San Francisco State University has moved classes online through April 6 to reduce the transmission of coronavirus. Kevin N. Hume/ S.F. Examiner

Students worry about impact on grades, graduation as universities make abrupt switch to online classes

Students and faculty are scrambling to adapt to online instruction after a number of colleges in San Francisco and the greater Bay Area canceled in-person classes this week to prevent the easily transmittable coronavirus from spreading.

San Francisco State University, University of San Francisco and City College of San Francisco are just a few of the colleges that canceled in-person classes this week as the number of COVID-19 cases in The City continued to grow. In most cases, classes will be taught over the internet, but not all instructors are ready to make that switch.

Jennifer Worley, president of the American Federation of Teachers Local 2121, a union representing faculty at CCSF, said the situation is less than ideal.

“We’re going to have to adapt the best we can,” Worley said. “The question for faculty is whether their curriculum adapts. For example, a dance class would not adapt to online.”

While SFSU, USF and CCSF all have online systems for posting and accepting assignments, not all instructors use them to the same extent.

For some it could take time to learn the programs. For others, coursework simply may not be suitable for an online format, as with the aircraft maintenance classes taught at CCSF. At least in the case of CCSF, those courses will resume at a later date.

“I’m absolutely upset that classes are being canceled,” said Marcella Farris, a senior communications major at SFSU.

Farris is among the students who are concerned their grades — or even graduation — will be affected by the course changes.

“My two most difficult classes are face-to-face, I am quite worried my grades will suffer,” said Farris. “All I can hope is that in two months I will still be able to walk for graduation.”

Students and faculty at University of California, Berkeley, Stanford, Golden Gate University, and Academy of Art University are also having to grapple with in-person courses being suspended.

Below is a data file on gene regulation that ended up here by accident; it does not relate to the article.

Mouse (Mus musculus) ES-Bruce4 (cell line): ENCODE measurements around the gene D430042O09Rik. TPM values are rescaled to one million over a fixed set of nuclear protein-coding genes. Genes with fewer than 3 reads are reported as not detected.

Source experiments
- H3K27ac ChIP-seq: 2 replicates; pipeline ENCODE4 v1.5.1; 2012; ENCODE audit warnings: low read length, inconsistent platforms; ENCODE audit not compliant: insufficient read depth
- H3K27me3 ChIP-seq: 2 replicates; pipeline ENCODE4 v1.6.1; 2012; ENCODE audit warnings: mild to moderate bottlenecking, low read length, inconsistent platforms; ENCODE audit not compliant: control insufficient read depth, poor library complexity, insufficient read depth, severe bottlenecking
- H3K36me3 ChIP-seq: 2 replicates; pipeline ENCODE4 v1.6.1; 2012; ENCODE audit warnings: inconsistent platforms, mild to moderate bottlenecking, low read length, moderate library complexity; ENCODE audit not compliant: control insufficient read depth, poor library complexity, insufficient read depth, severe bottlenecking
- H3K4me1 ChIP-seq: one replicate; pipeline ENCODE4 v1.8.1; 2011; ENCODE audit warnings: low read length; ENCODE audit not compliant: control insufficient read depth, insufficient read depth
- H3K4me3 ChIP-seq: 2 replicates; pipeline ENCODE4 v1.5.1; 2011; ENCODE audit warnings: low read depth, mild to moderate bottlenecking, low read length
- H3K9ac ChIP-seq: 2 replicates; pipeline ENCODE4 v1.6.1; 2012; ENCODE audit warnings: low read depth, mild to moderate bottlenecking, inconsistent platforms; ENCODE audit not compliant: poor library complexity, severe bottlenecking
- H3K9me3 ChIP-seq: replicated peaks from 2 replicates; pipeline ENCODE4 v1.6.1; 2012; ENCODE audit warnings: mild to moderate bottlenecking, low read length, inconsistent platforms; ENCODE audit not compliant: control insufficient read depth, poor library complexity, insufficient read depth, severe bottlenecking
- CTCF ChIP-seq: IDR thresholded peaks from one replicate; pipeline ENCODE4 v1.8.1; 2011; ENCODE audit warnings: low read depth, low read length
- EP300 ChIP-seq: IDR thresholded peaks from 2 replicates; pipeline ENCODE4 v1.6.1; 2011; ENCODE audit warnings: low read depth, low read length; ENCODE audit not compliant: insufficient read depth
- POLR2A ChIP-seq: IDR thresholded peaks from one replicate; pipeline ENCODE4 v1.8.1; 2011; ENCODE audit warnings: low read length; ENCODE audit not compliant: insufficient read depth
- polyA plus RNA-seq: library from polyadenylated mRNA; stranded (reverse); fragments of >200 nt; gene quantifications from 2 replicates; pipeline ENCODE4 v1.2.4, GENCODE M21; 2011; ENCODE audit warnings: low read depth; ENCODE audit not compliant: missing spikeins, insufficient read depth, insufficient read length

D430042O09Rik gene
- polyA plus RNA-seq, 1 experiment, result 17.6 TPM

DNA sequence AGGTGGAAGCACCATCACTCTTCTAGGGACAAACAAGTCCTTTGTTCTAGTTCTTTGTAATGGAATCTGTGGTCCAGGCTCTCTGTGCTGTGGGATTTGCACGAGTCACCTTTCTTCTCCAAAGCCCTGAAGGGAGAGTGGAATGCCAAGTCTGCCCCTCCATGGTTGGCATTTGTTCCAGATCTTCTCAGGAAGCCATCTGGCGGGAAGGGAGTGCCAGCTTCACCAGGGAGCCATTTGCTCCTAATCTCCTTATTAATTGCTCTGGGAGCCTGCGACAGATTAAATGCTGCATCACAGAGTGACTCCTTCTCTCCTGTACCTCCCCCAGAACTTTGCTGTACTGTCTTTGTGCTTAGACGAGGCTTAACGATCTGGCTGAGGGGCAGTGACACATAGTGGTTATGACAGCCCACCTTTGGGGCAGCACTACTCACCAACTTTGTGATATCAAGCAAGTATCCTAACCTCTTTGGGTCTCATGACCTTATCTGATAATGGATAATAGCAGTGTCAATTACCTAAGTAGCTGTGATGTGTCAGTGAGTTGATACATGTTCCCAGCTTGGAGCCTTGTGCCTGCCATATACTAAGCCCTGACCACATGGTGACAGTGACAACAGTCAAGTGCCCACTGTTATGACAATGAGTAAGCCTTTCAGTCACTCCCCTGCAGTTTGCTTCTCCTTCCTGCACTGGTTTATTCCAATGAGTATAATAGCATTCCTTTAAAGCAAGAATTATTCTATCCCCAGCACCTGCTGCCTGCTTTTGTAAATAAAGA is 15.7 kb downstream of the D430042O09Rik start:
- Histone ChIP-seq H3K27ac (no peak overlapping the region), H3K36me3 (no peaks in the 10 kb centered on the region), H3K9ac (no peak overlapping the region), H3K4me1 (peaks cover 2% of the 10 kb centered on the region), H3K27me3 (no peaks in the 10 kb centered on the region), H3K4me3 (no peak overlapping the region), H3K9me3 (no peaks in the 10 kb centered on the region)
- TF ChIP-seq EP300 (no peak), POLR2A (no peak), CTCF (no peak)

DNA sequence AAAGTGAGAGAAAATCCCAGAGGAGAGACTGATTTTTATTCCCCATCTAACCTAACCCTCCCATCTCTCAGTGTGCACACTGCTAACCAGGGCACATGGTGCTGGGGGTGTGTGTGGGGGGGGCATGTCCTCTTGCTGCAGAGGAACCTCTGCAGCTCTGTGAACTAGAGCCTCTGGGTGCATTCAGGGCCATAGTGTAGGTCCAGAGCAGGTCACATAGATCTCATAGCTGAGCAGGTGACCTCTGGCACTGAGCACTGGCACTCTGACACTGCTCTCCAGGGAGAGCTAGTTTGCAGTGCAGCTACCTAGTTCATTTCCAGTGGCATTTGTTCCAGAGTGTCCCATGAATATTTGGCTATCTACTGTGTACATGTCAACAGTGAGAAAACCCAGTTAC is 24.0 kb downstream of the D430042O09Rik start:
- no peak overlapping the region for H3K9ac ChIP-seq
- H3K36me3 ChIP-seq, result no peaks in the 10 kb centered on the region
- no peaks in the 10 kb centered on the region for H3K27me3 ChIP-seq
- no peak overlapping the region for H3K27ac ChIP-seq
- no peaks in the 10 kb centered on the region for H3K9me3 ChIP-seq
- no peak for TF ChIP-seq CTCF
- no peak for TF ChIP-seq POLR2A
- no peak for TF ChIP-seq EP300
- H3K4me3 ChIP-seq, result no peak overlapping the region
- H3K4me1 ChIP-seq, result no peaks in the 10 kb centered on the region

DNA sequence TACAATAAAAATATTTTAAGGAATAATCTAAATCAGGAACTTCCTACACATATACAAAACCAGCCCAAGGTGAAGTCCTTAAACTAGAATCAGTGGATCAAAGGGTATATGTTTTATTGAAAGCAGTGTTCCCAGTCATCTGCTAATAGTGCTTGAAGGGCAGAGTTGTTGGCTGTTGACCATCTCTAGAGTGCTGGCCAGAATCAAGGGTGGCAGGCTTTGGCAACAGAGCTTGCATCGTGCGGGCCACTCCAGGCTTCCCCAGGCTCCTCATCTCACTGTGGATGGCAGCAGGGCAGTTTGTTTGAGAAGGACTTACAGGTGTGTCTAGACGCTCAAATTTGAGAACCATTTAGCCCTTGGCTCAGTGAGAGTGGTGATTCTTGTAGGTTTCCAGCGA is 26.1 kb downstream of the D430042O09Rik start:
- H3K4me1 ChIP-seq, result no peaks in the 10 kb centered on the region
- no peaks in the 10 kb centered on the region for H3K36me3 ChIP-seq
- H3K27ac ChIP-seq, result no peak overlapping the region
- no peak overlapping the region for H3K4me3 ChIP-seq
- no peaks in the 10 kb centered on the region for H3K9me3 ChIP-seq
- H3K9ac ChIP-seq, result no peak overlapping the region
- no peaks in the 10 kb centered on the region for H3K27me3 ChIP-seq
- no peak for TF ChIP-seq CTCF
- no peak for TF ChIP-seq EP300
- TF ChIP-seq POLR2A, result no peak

“This transition has happened very suddenly, pretty much overnight,” said Sarah Skaff, a freshman at UC Berkeley. “I think because of the sudden reaction of the school, it caused a lot of panic with all of the students.”

While SFSU in-person classes are slated to resume April 6, in-person classes at CCSF are canceled for the rest of the semester and will instead continue in a “modified” format, according to the college.

USF said its in-person classes will be suspended at least through March 29. The schools said they will continue to evaluate the situation and make changes as needed.

Some instructors had already moved their classes online due to coronavirus concerns before the school’s mandates.

“I moved my in-person course for this semester to an online format five weeks ago,” said Christopher Carrington, an associate professor of sociology at SFSU.

In a letter to students Tuesday, CCSF officials said, “We are committed to continuing all of our spring 2020 credit classes and supporting students who plan to graduate and transfer at the end of this semester.”

SFSU spokesperson Kent Bravo was unable to confirm Wednesday whether in-person class cancellations would affect student’s ability to graduate on time, or if some classes not suitable for an online format would need to be rescheduled.

SFSU and CCSF campuses will remain open while classes are held online, though campus events are canceled. SFSU housing will also remain open, but the college is encouraging residents able to return to a different home to do so as a social distancing measure.

“Housing remains open, because it has to for international students, Guardian Scholars, students in our Gator Crisis Housing, students who are employed in San Francisco, and students who may not have the resources for remote learning in their home communities,” SFSU administrators said in a letter to students.

Carrington, the SFSU associate professor, said while he can’t speak for the faculty at-large, his department is ready for the transition to online courses.

“Some students might well suffer,” Carrington said. “But their suffering is a small price to pay as we make sure we protect the elderly and the immunocompromised individuals in our communities.”

David Horowitz contributed to this story.

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